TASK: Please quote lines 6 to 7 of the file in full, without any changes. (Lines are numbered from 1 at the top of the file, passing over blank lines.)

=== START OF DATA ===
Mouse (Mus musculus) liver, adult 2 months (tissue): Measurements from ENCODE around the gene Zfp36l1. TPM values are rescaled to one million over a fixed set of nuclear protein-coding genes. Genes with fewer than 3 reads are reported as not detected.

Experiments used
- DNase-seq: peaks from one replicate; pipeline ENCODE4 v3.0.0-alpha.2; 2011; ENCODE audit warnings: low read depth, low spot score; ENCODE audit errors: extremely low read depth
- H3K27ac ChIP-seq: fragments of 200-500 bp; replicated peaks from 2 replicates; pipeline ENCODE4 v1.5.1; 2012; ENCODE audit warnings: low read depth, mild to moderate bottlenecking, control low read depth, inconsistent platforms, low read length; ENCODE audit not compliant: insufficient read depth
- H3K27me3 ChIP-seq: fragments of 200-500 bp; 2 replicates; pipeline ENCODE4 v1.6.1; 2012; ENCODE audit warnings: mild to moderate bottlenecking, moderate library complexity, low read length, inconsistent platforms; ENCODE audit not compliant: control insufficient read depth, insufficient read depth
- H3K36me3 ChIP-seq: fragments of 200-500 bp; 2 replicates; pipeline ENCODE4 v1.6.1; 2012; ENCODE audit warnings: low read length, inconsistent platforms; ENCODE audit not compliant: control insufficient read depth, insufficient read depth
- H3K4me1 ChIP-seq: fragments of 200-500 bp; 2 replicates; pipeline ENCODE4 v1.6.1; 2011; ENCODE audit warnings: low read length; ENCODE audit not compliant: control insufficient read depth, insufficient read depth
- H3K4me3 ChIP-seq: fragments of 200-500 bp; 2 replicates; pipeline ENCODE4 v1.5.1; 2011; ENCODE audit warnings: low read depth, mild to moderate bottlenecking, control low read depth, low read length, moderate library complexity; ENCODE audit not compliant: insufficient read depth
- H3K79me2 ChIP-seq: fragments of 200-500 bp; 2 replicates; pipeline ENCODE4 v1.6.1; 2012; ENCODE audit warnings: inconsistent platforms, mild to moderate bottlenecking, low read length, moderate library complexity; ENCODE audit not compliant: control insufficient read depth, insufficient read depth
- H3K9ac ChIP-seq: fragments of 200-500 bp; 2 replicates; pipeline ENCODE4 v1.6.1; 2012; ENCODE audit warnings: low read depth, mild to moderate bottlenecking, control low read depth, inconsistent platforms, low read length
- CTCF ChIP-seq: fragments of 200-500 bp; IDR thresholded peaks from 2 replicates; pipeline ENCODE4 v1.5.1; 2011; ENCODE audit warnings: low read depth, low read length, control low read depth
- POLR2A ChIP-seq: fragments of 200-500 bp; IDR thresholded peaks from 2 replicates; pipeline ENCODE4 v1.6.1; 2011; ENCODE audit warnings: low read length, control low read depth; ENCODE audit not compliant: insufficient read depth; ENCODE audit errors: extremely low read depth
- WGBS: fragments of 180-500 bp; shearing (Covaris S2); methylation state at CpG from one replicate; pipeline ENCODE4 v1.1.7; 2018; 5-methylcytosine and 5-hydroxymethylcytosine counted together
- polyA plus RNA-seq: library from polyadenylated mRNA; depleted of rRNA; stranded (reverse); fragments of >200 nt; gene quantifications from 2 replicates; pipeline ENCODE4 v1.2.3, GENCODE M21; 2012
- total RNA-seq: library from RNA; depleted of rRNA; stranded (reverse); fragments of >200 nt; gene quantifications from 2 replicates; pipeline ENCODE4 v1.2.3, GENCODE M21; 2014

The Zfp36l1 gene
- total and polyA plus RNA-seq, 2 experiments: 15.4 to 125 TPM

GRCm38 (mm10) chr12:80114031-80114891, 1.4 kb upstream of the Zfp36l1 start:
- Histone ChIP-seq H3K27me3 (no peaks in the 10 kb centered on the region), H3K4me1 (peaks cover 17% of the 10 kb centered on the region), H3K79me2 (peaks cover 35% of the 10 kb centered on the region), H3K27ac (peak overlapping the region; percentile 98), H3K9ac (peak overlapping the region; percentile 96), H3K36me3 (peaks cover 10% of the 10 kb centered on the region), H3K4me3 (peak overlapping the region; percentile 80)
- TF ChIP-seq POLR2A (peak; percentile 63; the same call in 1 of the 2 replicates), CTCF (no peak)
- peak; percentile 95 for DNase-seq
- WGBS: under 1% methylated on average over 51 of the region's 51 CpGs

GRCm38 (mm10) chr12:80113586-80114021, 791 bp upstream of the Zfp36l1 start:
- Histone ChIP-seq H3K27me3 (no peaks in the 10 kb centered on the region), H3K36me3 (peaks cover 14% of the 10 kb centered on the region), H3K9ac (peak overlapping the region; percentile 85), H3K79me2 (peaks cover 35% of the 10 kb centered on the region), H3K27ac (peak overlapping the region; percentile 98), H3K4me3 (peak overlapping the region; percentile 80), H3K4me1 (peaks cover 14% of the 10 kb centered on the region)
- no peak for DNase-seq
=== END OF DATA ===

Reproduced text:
- H3K36me3 ChIP-seq: fragments of 200-500 bp; 2 replicates; pipeline ENCODE4 v1.6.1; 2012; ENCODE audit warnings: low read length, inconsistent platforms; ENCODE audit not compliant: control insufficient read depth, insufficient read depth
- H3K4me1 ChIP-seq: fragments of 200-500 bp; 2 replicates; pipeline ENCODE4 v1.6.1; 2011; ENCODE audit warnings: low read length; ENCODE audit not compliant: control insufficient read depth, insufficient read depth